Was it the proper thing to do administratively when Prime Minister Freundel Stuart appointed defeated Democratic Labour Party candidate Esther Byer-Suckoo as a minister of Government?
Can a minister of finance or any other minister of Government be held liable in the “CLICO affair”?
Did the public pronouncements by three ministers that embattled contractor Al Barrack will be paid his $60 million-plus be construed as binding on the Cabinet, in the process creating a public debt against the Crown?
Does the fact that Minister of Finance Chris Sinckler and Opposition Leader Mia Mottley are friends, with the former making decisions that could impact the future of the multi-million Four Seasons project, while the latter is its attorney raise any questions relating to public administration?
These are some of the questions which attorney at law Douglas Trotman said he will raise and try to answer as he embarks on a mission to educate Barbadians and improve the process of public administration.
His platform — for as long as he has breath, he said — will be Independence Square at the feet of the statue of “father or Independence”, National Hero Errol Barrow, and it will be in the form of a series of lecture discussions.
“This is not rabble-rousing…,” Trotman said. “I am not interested in that. I am interested in education, something that can be a game changer in terms of how Barbadians understand the laws and how they are applied and how public figures can be held accountable.”
Barbadians who are interested in the path he has taken, he said, should visit Independence Square the Saturday after Sinckler delivers his Budget to learn more about laws relating to public accountability.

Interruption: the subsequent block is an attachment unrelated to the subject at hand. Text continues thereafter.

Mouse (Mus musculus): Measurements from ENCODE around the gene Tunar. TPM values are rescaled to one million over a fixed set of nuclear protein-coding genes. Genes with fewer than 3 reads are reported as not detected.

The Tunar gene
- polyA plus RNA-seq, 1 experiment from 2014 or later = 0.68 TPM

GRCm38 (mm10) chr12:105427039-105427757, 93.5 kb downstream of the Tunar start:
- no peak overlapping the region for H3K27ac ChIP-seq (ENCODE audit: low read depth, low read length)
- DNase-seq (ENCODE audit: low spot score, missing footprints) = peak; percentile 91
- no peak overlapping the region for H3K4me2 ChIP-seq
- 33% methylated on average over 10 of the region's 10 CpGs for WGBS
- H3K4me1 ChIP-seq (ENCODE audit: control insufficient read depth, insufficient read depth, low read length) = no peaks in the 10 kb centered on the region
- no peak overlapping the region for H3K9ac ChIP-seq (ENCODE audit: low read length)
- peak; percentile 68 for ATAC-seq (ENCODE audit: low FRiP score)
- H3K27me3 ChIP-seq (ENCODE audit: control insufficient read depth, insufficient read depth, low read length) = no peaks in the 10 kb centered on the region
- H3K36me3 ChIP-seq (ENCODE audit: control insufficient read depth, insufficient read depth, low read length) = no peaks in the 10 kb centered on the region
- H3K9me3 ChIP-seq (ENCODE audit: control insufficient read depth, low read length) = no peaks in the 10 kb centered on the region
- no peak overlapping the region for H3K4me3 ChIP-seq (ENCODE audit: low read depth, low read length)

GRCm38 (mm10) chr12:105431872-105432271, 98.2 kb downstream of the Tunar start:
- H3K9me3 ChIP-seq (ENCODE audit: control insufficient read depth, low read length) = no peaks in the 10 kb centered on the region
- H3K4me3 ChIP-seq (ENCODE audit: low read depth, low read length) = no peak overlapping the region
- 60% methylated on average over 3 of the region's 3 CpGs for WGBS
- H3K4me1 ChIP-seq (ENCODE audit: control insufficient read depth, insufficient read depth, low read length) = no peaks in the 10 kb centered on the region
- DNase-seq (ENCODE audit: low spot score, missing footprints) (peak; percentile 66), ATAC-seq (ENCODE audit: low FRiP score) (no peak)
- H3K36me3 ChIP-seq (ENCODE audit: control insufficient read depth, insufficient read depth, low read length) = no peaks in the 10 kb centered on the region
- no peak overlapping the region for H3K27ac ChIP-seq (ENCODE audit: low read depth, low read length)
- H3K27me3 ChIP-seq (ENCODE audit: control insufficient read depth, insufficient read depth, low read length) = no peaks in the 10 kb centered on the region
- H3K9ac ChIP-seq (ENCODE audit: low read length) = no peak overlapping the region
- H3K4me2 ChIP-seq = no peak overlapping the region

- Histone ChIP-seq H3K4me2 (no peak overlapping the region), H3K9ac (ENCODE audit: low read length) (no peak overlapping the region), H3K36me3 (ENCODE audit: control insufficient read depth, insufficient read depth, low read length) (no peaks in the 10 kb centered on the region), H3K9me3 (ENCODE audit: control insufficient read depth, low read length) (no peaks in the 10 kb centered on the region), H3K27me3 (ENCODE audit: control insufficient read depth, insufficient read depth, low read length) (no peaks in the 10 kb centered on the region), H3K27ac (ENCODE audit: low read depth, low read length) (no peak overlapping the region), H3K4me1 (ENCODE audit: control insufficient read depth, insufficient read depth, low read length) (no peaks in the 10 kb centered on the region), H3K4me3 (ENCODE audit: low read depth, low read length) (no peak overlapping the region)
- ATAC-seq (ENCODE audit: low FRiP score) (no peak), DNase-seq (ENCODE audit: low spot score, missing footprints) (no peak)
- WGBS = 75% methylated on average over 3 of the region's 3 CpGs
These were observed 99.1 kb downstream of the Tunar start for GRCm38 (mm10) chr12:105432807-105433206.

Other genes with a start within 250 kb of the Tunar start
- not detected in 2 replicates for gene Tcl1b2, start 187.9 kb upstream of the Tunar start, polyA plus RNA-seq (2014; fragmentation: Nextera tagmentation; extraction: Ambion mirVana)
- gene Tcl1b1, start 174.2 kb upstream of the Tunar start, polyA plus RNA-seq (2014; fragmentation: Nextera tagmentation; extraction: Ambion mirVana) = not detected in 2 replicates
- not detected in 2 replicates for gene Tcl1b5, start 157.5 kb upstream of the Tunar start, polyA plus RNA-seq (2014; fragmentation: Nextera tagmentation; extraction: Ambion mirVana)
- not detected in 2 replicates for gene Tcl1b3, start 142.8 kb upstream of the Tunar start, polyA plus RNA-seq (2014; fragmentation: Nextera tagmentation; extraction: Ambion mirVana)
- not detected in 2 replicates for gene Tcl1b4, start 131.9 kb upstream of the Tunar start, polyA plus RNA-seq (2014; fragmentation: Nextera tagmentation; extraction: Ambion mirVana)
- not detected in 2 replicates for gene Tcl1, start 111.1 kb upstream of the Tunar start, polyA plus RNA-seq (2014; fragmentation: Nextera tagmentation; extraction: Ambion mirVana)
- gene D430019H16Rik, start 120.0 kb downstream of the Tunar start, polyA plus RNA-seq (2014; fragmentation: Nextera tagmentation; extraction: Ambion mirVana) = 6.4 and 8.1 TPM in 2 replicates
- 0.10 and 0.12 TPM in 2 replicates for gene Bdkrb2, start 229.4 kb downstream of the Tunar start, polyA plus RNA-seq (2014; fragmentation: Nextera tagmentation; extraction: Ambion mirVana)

For example, he said, he would be looking to see how the Budget addresses the issue of the $150 million owed to the University of the West Indies and how the minister’s presentation addresses the “private” financing arrangement which the university entered into recently.
If the Budget fails to address this directly, he asked, are there laws that would allow Barbadians to hold the minister liable, and if he can be held liable are there “penal clauses” that allow for him to be sanctioned.
“I am genuinely interested in educating Barbadians,” Trotman said. “Also I have a very strong social conscience and I have children and I would like to leave them a better Barbados — a more stable Barbados — and education is key to that…
“I am not in Parliament, but that does not mean that I cannot speak and I cannot work for the people… People will complain and do no more, but if they are educated they will understand, for instance, how the decision of policy makers can impact their cost of living, and will understand where the law allows them to bring action for redress — and know that they don’t have to be lawyers to do it.”
Trotman explained too that Barbadians should recognise that across Europe and other sections of the globe jurisdictions are moving toward greater accountability of those who serve by enacting legislation that holds then liable for their decisions and actions.
“These sessions will be for everyone,” he added. “I am not looking for huge crowds… I will book the venue for about four hours, but I propose to talk for about 45 minutes to an hour, interact with people, give tips and answer questions, then have another session on a different topic for another hour of so.” (RRM)
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